Informant: When my grandma moved from the reservation in Oklahoma—the one where, like, you know, they were forced to go after the Trail of Tears and stuff—to California, people were mean to her and her family. And the other Choctaw Freeman. So they’d sing this little song, like:
“One, two, three, four, five, six, seven,
all the Okies go to heaven.
When we get up there;
we’ll sing: hell, hell,
you’re gonna go to hell,
all the Californians are gonna go to hell!”
The informant is a student at the University of Southern California. She is from an “eccentric” family. Her grandmother is Choctaw Freedman (formerly enslaved African Americans who joined the Native American Choctaws in Oklahoma) and has passed on many of her traditions and beliefs to the informant.
This song, the informant told me, is something her grandmother and other Choctaw Freedmen preformed together when they came to California and faced prejudice. The song is colored with equal parts resentment for Californians and pride in the Choctaw Freedmen identity.
In Altadena, California, there’s a hill called Gravity Hill. When you go on its downward-facing slope in a car in neutral, the car starts going uphill.
Gravity Hill is situated next by a reservoir; there are trees everywhere, but it’s a pretty open space otherwise.
The informant first heard about when she was 12 — she’d heard that it was super creepy and that there were ghosts and spirits pushing you up the hill, and that the “magic” worked better at night.
When she first went on it, she thought that the entire scene was an illusion of angles. Later on, she would walk around in that area all the time, climb the fences that surrounded the area and hang out there with friends. Hanging out in Gravity Hill was very much “a thing” to do when you were a kid or a teenager in Altadena.
Altadena in general is, in the words of the informant, an Altadena native, “hippie dippy.” She describes the locals as “sort of weird,” so something like Gravity Hill seemed right at home there.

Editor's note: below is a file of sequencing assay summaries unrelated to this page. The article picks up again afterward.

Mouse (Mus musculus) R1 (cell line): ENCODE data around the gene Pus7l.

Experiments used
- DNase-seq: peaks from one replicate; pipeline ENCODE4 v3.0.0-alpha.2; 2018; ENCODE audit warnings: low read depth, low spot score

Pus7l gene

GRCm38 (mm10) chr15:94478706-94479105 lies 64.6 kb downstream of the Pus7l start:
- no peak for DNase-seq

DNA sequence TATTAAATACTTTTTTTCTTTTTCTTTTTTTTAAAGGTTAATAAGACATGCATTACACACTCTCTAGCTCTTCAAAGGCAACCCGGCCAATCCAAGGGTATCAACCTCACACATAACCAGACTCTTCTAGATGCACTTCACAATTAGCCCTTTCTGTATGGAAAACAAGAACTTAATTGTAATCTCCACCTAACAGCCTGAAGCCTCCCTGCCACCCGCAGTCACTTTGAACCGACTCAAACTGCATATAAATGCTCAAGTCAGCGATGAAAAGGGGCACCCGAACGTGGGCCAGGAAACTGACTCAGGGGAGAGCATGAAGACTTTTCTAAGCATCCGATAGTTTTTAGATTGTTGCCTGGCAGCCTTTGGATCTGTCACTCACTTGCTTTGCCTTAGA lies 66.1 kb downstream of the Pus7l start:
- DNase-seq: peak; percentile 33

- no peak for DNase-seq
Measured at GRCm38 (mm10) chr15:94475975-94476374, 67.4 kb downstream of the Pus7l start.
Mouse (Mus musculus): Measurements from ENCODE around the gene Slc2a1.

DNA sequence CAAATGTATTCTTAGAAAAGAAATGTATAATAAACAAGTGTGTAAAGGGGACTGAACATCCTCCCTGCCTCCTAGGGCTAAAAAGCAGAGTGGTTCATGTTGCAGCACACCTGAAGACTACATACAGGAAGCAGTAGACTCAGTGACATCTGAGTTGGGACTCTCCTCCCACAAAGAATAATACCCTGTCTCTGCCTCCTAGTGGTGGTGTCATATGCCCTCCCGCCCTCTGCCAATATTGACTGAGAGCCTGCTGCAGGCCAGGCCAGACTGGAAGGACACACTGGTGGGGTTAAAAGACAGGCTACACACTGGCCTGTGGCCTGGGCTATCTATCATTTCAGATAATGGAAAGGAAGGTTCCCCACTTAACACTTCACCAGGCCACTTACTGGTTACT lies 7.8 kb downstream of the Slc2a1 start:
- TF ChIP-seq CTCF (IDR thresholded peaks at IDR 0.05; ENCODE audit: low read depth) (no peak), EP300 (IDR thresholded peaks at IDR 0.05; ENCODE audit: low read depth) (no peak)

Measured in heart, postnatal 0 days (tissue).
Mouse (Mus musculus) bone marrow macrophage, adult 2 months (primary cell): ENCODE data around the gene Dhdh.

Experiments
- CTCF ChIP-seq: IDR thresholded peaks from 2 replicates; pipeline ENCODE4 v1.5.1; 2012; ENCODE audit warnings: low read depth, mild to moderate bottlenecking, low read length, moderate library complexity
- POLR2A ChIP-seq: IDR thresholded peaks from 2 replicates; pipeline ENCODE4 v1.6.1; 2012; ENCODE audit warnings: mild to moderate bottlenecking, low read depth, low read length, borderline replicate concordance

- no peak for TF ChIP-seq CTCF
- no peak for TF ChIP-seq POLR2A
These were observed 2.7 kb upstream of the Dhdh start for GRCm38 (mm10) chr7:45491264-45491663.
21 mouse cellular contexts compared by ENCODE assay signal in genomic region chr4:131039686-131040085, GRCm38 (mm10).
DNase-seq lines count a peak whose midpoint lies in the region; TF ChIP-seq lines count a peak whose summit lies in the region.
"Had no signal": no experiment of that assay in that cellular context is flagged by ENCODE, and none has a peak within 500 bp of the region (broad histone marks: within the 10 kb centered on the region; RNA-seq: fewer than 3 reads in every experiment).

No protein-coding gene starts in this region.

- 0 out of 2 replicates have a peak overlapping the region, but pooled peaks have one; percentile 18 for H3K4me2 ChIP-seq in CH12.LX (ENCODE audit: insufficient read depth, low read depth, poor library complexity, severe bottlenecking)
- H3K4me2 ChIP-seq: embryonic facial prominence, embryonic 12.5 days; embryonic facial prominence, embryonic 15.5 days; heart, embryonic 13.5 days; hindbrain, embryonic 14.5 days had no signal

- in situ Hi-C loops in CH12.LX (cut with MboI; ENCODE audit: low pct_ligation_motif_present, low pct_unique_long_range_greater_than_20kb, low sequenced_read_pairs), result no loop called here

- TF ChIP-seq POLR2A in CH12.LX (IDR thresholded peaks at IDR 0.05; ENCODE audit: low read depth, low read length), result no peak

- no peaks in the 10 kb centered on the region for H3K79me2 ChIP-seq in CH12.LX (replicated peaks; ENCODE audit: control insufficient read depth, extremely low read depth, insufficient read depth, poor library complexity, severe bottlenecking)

The informant, one of my housemates, shared the story with me in conversation.
The existence of these sort of geographical anomalies, where the perceived tilt of the earth doesn’t match how things actually move, is not that rare — I recently traveled to a similar place in NorCal named Confusion Hill. In both cases, the existence of spirits was taken as granted, not necessarily because people strongly believed in them, but because it was just seen as another weird thing to add onto the already weird location.
That said, the fact that the residents in the area are known for being a little off kilter as well makes the existence of and continued legendary presence of Gravity Hill more understandable.
The informant lives in a house in Altadena — behind her house is a trail that leads into the woods. At a certain point on that trail, there are a bunch of abandoned-looking houses that are actually occupied. This area is collectively known as Zorthian. People go there to scare themselves, but it’s rumored to be a meeting ground for local members of the KKK. There are other legends surrounding the area, but the informant isn’t clear on those.
Because the informant’s house is so close to Zorthian, she can sometimes hear the screams — and subsequent laughter — of the people who go there to scare themselves. She also frequently sees cop cars in the area, as Zorthian’s residents call in police to take care of trespassing people in the area.
At night, the entire area is tree-lined and very dark. People, especially teenagers, go there to drink and smoke. This practice is clearly despised by the people who actually live there, but because of the creepy, strange associations of just the buildings and where they are themselves, people still go to the area to scare and be scared.
The informant, one of my housemates, shared the story with me in conversation.
What I find really interesting about this story is how even though it’s generally acknowledged that there’s nothing especially haunted or out of place in Zorthian (besides its ridiculous name), locals still treat it as such, even if only in a joking way.
The informant is a college-age male whose parents are both originally from Pakistan. He has lived in Southern California all his life, with frequent trips to Pakistan to visit extended family. Although he graduated from a public high school, he attended a private Islamic elementary school until the third grade. He says there were Muslims of many backgrounds at the school, and one of his friends (who also happened to be of Pakistani descent) used to sing this as a joke during rehearsals for school programs. It is a partial parody of a once-popular song by the artist R. Kelly.
I believe i can die
I got shot by the FBI
My momma hit me with a chicken wing
All the way to Burger King
Analysis: The informant (and, according to him, his other friends and classmates) always thought the song was funny, both because “the original song was about how, you know, you can do anything if you try hard and believe in yourself, and like… not letting your fears get in the way of…getting your dreams or whatever. And then it’s like, oh, I got shot by the FBI and my mom hates me…So, that was funny;” and also that the friend in question was also a bit of a troublemaker, so the just the fact of him singing the rather inappropriate song when he was supposed to be singing a school song, “made it even funnier” to the informant.